Since the 1950s, we have also extended copyright protection to characters—both literary and graphic—that constitute "the story being told" in a work. Warner Bros. Pictures, Inc. v. Columbia Broadcasting System, Inc., 216 F.2d 945 , 950 (9th Cir. 1954); see also Rice, 330 F.3d at 1175-76 ; Halicki Films, LLC v. Sanderson Sales & Mktg., 547 F.3d 1213 , 1224 (9th Cir. 2008). A character is not copyrightable under this test where "the character is only the chessman in the game of telling the story." Warner Bros. Pictures, Inc., 216 F.2d at 950 . This is a high bar, since few characters so dominate the story such that it becomes essentially a character study.
Warner Brothers and Towle are two different tests for character copyrightability. See Rice, 330 F.3d at 1175 ("characters that are 'especially distinctive' or the 'story being told' receive protection apart from the copyrighted work" (emphasis added)). Thus, we do not embrace the district court's view that Towle represents the exclusive test for copyrightability.
The Warner Brothers test is therefore available, but it affords no protection to The Moodsters. Neither the Bible nor the pilot episode exhibits any prolonged engagement with character development or a character study of The Moodsters. Although the characters are introduced in the Bible, along with short descriptions, these pithy descriptions do not constitute the story being told. The [*1156] pilot contains even less character development—rather, each of The Moodsters serves primarily as a means by which particular emotions are introduced and explored. The Moodsters are mere chessmen in the game of telling the story.
Daniels's final argument is that even if the individual Moodsters are not protectable under the Towle or "story being told" regimes, the ensemble of five characters together meets one or both of those tests. Daniels's ensemble claim does not change the distinctiveness or degree of delineation of the characters, and so The Moodsters as an ensemble are no more copyrightable than the individual characters.
The district court did not err in dismissing Daniels's claims for copyright infringement.
II. Implied-in-Fact Contract
Daniels also puts forth a claim for breach of an implied-in-fact contract. Under California law, a plaintiff can recover compensation for an idea conveyed to a counter-party where no explicit contract exists only where (1) "before or after disclosure he has obtained an express promise to pay," or (2) "the circumstances preceding and attending disclosure, together with the conduct of the offeree acting with knowledge of the circumstances, show a promise of the type usually referred to as 'implied' or 'implied-in-fact.'" Desny v. Wilder, 46 Cal. 2d 715 , 738 , 299 P.2d 257 (1956). The Ninth Circuit has developed a multi-part test to evaluate Desny claims, asking whether (1) the plaintiff prepared or created the work in question, (2) the work was disclosed to the defendant for sale, and (3) the disclosure was made "under circumstances from which it could be concluded that the offeree voluntarily accepted the disclosure knowing the conditions on which it was tendered and the reasonable [**7] value of the work." Grosso v. Miramax Film Corp., 383 F.3d 965 , 967 (9th Cir. 2004).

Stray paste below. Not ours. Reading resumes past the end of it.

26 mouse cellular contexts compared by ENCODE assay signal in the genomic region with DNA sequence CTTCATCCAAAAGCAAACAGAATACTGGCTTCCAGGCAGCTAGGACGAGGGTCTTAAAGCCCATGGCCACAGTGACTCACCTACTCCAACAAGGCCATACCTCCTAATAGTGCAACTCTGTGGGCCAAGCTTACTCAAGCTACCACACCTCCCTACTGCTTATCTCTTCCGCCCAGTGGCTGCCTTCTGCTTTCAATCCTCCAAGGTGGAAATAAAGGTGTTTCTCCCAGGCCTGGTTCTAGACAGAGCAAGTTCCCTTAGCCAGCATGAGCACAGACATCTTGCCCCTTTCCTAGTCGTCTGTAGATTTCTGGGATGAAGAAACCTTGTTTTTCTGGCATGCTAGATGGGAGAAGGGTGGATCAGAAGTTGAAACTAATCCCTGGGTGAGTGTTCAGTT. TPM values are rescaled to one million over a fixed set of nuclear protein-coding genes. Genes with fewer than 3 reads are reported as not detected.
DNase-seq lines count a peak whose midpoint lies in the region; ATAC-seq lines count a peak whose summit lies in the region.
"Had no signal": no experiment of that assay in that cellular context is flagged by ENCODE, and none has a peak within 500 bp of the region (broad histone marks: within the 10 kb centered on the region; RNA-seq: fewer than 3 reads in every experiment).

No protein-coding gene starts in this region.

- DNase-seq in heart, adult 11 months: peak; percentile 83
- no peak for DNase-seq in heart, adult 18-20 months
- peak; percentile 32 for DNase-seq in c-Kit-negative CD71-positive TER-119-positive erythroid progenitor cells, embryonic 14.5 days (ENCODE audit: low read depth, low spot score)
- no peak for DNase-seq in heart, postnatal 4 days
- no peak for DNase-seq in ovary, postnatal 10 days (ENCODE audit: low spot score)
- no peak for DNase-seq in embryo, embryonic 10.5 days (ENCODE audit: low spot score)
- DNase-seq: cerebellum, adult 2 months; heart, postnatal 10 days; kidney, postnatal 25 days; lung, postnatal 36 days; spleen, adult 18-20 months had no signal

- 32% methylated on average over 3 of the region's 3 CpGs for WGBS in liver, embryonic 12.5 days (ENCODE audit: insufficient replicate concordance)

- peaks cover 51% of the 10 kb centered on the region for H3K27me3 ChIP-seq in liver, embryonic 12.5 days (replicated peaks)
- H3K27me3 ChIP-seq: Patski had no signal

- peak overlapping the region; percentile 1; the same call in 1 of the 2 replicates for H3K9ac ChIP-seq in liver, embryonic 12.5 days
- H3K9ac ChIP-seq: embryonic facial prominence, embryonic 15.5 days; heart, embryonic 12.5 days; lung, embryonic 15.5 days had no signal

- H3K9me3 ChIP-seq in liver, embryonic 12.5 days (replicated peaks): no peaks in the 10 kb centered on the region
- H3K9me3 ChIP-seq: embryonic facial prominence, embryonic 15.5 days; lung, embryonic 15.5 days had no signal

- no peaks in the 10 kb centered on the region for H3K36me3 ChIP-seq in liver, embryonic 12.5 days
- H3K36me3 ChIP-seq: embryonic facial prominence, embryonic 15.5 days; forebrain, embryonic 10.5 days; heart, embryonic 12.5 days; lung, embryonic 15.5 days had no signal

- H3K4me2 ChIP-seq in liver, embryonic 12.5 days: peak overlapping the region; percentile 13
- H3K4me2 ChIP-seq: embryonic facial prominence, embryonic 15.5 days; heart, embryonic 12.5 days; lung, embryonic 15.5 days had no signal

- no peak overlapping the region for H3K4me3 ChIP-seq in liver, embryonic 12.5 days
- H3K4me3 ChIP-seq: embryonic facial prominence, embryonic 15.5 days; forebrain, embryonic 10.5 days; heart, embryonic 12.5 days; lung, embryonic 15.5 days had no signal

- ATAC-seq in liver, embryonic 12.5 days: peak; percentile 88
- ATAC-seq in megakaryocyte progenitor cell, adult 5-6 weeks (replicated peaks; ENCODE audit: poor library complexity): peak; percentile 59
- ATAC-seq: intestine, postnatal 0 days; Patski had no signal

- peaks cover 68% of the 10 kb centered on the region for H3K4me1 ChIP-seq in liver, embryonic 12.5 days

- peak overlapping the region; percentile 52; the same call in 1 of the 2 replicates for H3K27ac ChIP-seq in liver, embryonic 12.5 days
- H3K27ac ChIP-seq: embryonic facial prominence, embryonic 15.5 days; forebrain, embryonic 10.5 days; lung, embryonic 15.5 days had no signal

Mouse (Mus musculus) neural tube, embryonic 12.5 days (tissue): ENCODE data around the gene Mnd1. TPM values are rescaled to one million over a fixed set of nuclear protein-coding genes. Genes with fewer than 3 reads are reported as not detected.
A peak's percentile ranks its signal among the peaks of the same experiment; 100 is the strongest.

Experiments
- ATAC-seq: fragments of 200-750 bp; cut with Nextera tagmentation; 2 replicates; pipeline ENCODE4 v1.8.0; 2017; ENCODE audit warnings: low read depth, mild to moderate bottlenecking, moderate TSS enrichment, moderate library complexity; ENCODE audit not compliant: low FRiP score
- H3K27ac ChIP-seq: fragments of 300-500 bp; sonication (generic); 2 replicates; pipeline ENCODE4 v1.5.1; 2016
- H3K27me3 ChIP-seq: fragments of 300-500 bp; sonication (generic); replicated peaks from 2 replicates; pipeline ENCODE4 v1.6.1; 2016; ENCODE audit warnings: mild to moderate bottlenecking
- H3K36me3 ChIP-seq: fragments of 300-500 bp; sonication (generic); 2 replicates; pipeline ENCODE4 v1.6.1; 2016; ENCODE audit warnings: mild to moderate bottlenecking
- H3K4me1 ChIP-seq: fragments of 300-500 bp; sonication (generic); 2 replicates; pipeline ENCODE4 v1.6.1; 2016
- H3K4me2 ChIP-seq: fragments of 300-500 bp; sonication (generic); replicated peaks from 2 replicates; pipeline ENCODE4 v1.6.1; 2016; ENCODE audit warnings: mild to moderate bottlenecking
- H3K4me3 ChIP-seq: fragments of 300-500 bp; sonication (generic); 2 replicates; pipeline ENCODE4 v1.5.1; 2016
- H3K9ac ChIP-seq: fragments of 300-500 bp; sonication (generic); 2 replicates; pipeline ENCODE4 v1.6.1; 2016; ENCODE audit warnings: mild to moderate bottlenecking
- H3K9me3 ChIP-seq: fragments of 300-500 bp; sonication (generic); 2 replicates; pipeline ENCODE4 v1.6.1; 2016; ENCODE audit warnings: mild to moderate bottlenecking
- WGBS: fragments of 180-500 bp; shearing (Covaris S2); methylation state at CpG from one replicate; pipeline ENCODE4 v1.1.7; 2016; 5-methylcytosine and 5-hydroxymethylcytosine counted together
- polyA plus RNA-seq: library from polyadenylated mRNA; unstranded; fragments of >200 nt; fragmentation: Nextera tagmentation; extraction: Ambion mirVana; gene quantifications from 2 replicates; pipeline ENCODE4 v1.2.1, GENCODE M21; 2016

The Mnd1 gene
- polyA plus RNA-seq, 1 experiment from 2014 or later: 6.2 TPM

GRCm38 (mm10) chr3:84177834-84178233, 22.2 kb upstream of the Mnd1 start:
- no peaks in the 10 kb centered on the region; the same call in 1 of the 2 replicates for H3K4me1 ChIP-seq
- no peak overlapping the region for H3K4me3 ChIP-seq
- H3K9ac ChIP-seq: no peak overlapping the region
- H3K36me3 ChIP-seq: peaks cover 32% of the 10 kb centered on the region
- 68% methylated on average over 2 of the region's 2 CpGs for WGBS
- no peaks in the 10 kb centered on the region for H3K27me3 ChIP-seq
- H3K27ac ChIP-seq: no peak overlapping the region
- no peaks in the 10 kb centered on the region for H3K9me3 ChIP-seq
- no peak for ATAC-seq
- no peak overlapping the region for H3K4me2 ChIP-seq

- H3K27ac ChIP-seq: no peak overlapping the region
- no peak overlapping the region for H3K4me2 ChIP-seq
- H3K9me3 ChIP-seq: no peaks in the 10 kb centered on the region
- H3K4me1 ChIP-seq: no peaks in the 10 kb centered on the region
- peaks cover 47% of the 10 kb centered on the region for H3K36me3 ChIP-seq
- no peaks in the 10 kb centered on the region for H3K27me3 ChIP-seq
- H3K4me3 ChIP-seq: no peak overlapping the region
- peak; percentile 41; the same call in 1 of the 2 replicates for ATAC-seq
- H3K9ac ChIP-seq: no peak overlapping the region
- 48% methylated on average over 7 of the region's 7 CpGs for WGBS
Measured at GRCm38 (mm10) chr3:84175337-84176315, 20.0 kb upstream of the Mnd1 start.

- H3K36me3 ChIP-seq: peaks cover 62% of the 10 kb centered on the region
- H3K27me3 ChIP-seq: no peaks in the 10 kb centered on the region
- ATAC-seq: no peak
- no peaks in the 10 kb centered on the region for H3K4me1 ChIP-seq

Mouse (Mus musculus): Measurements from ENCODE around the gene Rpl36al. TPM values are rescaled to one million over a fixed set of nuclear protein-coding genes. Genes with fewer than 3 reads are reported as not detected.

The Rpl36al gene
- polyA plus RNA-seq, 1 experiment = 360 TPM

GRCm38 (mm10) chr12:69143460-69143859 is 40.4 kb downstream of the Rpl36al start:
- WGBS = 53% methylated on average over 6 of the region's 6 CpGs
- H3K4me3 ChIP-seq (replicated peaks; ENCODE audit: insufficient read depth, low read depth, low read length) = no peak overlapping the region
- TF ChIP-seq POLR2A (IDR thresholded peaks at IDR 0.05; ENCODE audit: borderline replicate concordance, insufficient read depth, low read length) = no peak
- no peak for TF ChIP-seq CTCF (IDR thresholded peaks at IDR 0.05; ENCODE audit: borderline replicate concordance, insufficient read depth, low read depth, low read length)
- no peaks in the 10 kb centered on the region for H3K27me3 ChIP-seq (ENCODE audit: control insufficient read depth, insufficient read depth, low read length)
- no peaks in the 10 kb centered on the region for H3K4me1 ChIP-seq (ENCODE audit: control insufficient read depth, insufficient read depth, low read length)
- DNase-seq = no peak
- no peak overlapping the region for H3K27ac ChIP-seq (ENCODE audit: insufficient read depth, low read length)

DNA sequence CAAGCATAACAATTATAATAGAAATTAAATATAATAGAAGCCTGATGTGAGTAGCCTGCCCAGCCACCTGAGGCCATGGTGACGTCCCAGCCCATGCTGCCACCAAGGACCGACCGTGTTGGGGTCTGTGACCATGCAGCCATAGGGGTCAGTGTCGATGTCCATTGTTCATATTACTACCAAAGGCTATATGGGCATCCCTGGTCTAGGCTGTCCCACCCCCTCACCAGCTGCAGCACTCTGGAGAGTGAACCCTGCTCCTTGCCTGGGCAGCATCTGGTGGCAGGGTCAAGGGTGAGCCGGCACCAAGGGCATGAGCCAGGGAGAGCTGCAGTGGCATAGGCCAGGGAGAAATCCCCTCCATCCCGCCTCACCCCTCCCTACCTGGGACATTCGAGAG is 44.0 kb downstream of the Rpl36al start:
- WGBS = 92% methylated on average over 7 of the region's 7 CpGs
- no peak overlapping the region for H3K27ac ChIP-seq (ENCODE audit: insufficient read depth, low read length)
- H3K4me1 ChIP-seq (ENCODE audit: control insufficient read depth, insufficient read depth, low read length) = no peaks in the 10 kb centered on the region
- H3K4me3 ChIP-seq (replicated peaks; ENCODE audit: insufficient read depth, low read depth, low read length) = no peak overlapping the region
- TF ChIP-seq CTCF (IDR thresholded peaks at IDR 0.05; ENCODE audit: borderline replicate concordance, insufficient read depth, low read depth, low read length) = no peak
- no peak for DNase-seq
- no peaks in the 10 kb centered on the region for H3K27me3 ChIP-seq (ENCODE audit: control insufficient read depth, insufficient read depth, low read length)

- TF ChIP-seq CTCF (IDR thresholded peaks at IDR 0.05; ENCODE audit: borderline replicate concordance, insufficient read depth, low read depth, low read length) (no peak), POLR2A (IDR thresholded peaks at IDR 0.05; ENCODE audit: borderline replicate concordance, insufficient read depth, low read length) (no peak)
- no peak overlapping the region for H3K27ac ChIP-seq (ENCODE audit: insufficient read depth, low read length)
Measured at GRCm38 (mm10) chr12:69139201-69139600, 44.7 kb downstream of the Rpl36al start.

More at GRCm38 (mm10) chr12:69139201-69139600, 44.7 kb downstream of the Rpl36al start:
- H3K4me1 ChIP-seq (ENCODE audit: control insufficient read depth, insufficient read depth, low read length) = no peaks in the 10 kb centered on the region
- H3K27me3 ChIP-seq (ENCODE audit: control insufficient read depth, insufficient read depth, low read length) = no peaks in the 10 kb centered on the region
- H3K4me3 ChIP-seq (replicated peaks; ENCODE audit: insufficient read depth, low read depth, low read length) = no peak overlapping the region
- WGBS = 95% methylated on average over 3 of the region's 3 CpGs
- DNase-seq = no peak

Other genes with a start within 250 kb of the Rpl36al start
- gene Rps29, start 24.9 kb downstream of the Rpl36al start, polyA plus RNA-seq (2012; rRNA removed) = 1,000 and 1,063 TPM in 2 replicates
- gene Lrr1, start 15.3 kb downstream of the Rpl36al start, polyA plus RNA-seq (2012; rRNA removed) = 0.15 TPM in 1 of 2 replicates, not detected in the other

Daniels's implied-in-fact contract claim is based on the disclosure of information about The Moodsters to various employees of Disney and its affiliates between 2005 and 2009. These discussions were a part of Daniels's effort to find a partner with whom she could develop and grow the Moodsters brand and commercial opportunities.
There is no dispute that Daniels created the characters in question, and we accept as true that the alleged conversations took place. But the existence of a conversation in which an idea is disclosed is, by itself, an insufficient basis to support an implied-in-fact contract.
Daniels alleges that "she was aware and relied on customs and practices in the entertainment industry when she approached Disney˖Pixar about a partnership," and that "Disney˖Pixar accepted the disclosure of the ideas in The Moodsters with an expectation that it would have to compensate Daniels and The Moodsters Company if Disney˖Pixar used this idea in any television, motion picture, merchandise, or otherwise."
But we are told no more. Daniels offers only bare allegations, stripped of relevant details that might support her claim for an implied-in-fact contract. No dates are alleged, and no details are provided. There is no basis to conclude that Disney either provided an express offer to pay for the disclosure of Daniels's idea or that the disclosure was made "under circumstances from which it could be concluded that [Disney] voluntarily accepted the disclosure knowing the conditions on which it was tendered and the reasonable value of the work." Id.
To survive a motion to dismiss, Daniels is required under California law to do [*1157] more than plead a boiler-plate allegation, devoid of any relevant details. The district court did not err in dismissing Daniels's claim for an implied-in-fact contract.
There is no dispute that the 2005 Moodsters Bible and the 2007 pilot television episode are protected by copyright. But Daniels cannot succeed on her copyright claim for The Moodsters characters, which are "lightly sketched" and neither sufficiently delineated nor representative of the story being told. Daniels also fails to allege sufficient facts to maintain an implied-in-fact contract claim against Disney under California law.
The Honorable Barrington D. Parker, Jr., United States Circuit Judge for the U.S. Court of Appeals for the Second Circuit, sitting by designation.
Although the second generation of toys was developed between 2012 and 2013—after Disney began to develop Inside Out in 2010—that iteration remains relevant because the Towle test asks whether a character has displayed "consistent, identifiable character traits and attributes" whenever it appears. 802 F.3d at 1021 .